Harley-Davidson revving up for sales drive in Asia markets
By Emily Fredrix
By Emily Fredrix
MILWAUKEE — With its foray into China under way and an eye toward boosting sales overseas, Harley-Davidson is looking to sell its iconic motorcycles in India and Vietnam.
Representatives from the company recently traveled to both countries to meet with government officials, said Tim Hoelter, Harley's vice president of government affairs. The Milwaukee-based company is working with U.S. officials to lessen what Harley sees as two major barriers to entering India — stringent emissions standards and tariffs of more than 90 percent.
Vietnam recently agreed to end its outright ban on large motorcycles and lessen its tariffs more than 60 percent over the coming years, as part of a trade pact with the United States, he said.
Hoelter declined to give a time frame for entry into either market but said Harley is further along in its research on India, which he said has the world's second-largest market of two-wheeler motorcycles.
"We believe with the closer ties between our two countries and the investment that certain other firms are making in India that there would be a real interest in Harley-Davidson's brand and the opportunity to ride one of our 'hogs' over there," Hoelter said.
The company is turning its attention to foreign markets as it anticipates that international sales will continue to outpace domestic ones. Foreign sales make up 20 percent of the company's sales and grew by 15 percent last year. That's more than three times last year's rate of domestic sales growth, 4.2 percent.
CEO Jim Ziemer said this year that he sees solid, long-term potential in the Asia-Pacific and Latin America markets. A dealership in Beijing opened in April, marking the company's first venture there since at least World War II.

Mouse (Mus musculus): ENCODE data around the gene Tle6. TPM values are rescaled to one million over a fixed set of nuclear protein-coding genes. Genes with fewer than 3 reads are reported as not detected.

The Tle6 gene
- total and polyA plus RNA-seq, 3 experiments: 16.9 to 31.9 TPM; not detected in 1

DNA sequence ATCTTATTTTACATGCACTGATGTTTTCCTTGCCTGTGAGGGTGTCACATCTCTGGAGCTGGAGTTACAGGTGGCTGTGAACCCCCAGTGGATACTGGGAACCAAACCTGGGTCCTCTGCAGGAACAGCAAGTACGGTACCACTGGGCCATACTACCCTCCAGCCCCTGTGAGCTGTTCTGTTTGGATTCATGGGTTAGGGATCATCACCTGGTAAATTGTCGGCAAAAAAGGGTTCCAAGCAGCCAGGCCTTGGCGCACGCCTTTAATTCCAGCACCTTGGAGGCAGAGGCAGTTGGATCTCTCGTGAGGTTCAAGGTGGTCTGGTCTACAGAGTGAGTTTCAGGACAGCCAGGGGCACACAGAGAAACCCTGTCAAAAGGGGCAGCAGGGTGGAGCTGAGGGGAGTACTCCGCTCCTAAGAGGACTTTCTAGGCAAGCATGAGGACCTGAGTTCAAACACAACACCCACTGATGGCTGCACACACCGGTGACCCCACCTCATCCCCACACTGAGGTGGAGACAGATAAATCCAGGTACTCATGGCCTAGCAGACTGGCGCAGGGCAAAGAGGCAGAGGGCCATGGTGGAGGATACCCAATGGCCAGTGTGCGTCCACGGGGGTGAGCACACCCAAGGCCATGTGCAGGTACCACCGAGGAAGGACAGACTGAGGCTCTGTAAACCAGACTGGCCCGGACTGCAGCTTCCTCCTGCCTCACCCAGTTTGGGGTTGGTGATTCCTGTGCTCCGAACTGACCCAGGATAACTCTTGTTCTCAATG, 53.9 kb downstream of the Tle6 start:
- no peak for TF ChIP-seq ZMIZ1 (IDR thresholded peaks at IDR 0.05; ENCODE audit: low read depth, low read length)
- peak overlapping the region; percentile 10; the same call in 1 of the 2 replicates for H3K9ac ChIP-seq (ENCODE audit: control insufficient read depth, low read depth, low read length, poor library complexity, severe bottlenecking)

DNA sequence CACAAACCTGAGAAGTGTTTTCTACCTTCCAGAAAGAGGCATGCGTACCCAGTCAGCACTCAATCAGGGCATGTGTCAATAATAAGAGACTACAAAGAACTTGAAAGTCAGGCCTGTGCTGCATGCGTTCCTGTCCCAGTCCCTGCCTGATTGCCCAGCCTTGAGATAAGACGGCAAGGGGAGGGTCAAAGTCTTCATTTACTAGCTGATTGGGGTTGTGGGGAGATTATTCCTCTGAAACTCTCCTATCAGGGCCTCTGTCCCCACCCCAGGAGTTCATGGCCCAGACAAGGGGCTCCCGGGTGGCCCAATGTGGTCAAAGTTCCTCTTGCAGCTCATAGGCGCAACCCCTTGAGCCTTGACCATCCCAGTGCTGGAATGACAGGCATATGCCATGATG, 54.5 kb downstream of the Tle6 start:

Hoelter said the company considers a trade negotiation reached this month between the United States and Vietnam to be key to the entry into that country, which is considered one of Asia's fastest growing markets.
The tentative trade agreement — which could be approved next month — means Vietnam would relax trade barriers to U.S. products, a requirement it must fulfill to become a member of the World Trade Organization. Congress must also approve supporting legislation.
The communist country agreed to lift an outright ban on large displacement motorcycles, relax distribution restrictions and reduce tariffs on heavyweight motorcycles. The penchant for Americana in that growing market and the use of motorcycles are both strong, Hoelter said.
"If you go to Hanoi or Ho Chi Minh City you will notice the virtual unceasing rivers of two-wheelers," he said.
Besides India's bureaucratic hurdles, that country also poses a different problem — changing the mind-set of many Indians who view motorcycles as solely for transportation, he said. Smaller two-wheeler bikes are seen as entry-level vehicles, he said, so the company would have to show people that motorcycles can be for leisure, too.
India would probably prove more favorable to Harley-Davidson than Vietnam, just because of the country's population, said Greg Badishkanian, leisure vehicle analyst with Citigroup. But it'll most likely be a long time before the motorcycles enter the market, he said.